Ivanishvili was particularly vilified for holding 1% of shares in the Russian energy giant, Gazprom. Saakashvili and his team did not seem to mind this when they were accepting donations from him before he went over to the opposition. These donations went to projects for the Government of Georgia. Sometimes the projects were even in the name of Saakashvili’s ruling party, the National Movement. But when Ivanishvili decided to join the opposition, he was immediately denounced as a Kremlin sympathiser, spending his billions to serve the interests of Moscow.

Such arguments could be turned against Mikheil Saakashvili himself. Perhaps he is a Kremlin project? The facts do not look too good. Members of the opposition frequently refer to the fact that the young Saakashvili served in the USSR KGB's border forces from 1989-90. So he could well have started working for the KGB in the final years of the USSR.

'Is the simple fact that the heads of some big countries attempt to improve their relations with Moscow sufficient evidence for them to be dubbed Kremlin sympathisers?'

Saakashvili and his supporters especially do not like being reminded of the role Igor Ivanov played in Georgia’s Rose Revolution.  On 23 November 2003 the tension in the centre of Tbilisi had reached a peak, when Russian Foreign Minister Ivanov paid a special visit to the capital and appeared at the opposition rally in support of the revolutionaries. From there he went to a meeting with the President, after which Shevardnadze announced his resignation, which effectively brought the Rose Revolution to an end.

In 2004 Igor Ivanov played an equally important part in the Adjara revolution, when Saakashvili attempted to re-impose the authority of the central government on this autonomous region. On 5 May, in his capacity as Secretary of the Security Council of Russia, Ivanov arrived in the Adjaran capital, Batumi. At dawn on 6 May he left for Moscow, taking with him Aslan Abashidze, Chairman of the Supreme Council of the Adjara Autonomous Republic, and his son, Giorgi.

Clearly, the Kremlin was not at the time against Mikheil Saakashvili becoming leader of Georgia in place of Eduard Shevardnadze.  Indeed, Russia even played its part in ensuring that he did.

After the Rose Revolution, Mikheil Saakashvili opened the doors wide to Russian investment in Georgia, thus facilitating Georgia’s gradual entry into the web of Russia’s ‘Liberal Empire’, publicly announced by Moscow. Saakashvili’s government supported the handing over to Russian companies of large Georgian industrial and energy companies. The privately owned United Georgian Bank was nationalised by the Government of the Russian Federation, when its Vneshtorgbank (VTB) acquired a controlling interest in the bank.  The Georgian government also intended to sell Gazprom the main North-South gas pipeline, which was built in Soviet times and runs from Russia through Georgia and into Armenia.  Luckily for the Georgians, however, that deal fell through when Washington became involved in the project.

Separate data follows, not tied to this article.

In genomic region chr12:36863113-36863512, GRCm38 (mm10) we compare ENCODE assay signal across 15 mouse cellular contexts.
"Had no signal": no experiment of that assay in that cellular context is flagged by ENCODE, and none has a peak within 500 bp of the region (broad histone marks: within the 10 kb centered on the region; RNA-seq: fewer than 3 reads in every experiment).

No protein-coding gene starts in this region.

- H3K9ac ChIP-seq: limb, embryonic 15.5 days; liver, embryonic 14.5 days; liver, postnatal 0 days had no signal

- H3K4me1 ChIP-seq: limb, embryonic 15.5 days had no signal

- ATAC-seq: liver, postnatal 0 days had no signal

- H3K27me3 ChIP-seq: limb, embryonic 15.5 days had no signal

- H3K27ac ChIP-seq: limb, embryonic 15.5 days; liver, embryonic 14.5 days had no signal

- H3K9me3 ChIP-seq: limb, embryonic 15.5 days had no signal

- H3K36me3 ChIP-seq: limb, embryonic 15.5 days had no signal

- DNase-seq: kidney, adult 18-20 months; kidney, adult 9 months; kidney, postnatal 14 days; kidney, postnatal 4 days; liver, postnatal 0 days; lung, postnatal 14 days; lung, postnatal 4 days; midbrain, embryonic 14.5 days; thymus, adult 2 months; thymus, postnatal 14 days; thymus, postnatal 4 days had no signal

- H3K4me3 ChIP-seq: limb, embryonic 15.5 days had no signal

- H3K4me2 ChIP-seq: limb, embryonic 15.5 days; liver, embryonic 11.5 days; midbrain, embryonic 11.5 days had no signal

After the Rose Revolution, Kakha Bendukidze, an ethnic Georgian millionaire from Moscow, was invited to become the leader of the Georgian government’s economic team. He created a bridge between Russian business and the Georgian government. Mikheil Saakvashili was unconcerned by the fact that, before he arrived in Tbilisi, Bendukidze had been Chairman and CEO of the United Heavy Engineering Group OMZ. This company produced equipment for the nuclear energy industry, which would mean that the CEO would have been likely to be in close touch with the Russian Security Services. The Georgian president and his supporters are also not keen to be reminded that Saakashvili, by his own admission, telephoned President Putin to confirm Bendukidze’s appointment with him.

Not even the war in August 2008 put a stop to the inflow of Russian investment into Georgia. Indeed, when the war was over, the Russian telecommunications company Beeline increased its activities. In 2011 the Georgian government sold two hydroelectric plants to Inter Rao, one of the largest Russian public energy companies, and issued them a licence for the construction of three new plants.In the summer of 2012 President Saakashvili nominated Ivane Merabishvili, former Interior Minister, as the new Prime Minister of Georgia. Just two months ago Mr Merabishvili declared in Parliament that ‘money doesn’t smell’ and that he welcomes Russian investments in Georgia.

'Not even the war in August 2008 put a stop to the inflow of Russian investment into Georgia. Indeed, when the war was over, the Russian telecommunications company Beeline increased its activities.' 

Perhaps it even suits the Kremlin to have Saakashvili as head of state in Georgia? The very fact that Moscow refuses to have any official relationship with Tbilisi gives the Russian president a free hand to do what he wants in occupied Abkhazia and South Ossetia.  It is no coincidence that Moscow has decided to conduct military exercises in the North Caucasus in the autumn of 2012, at the time of the Georgian parliamentary election. In so doing, the Kremlin is reinforcing President Saakashvili’s claims that Russia might once more attack Georgia, thus fanning nationalist feeling and increasing the number of his supporters at the elections.

Is there a boundary between reality and fantasy? There are the facts. There are, however, those who refuse to believe them. That is their choice.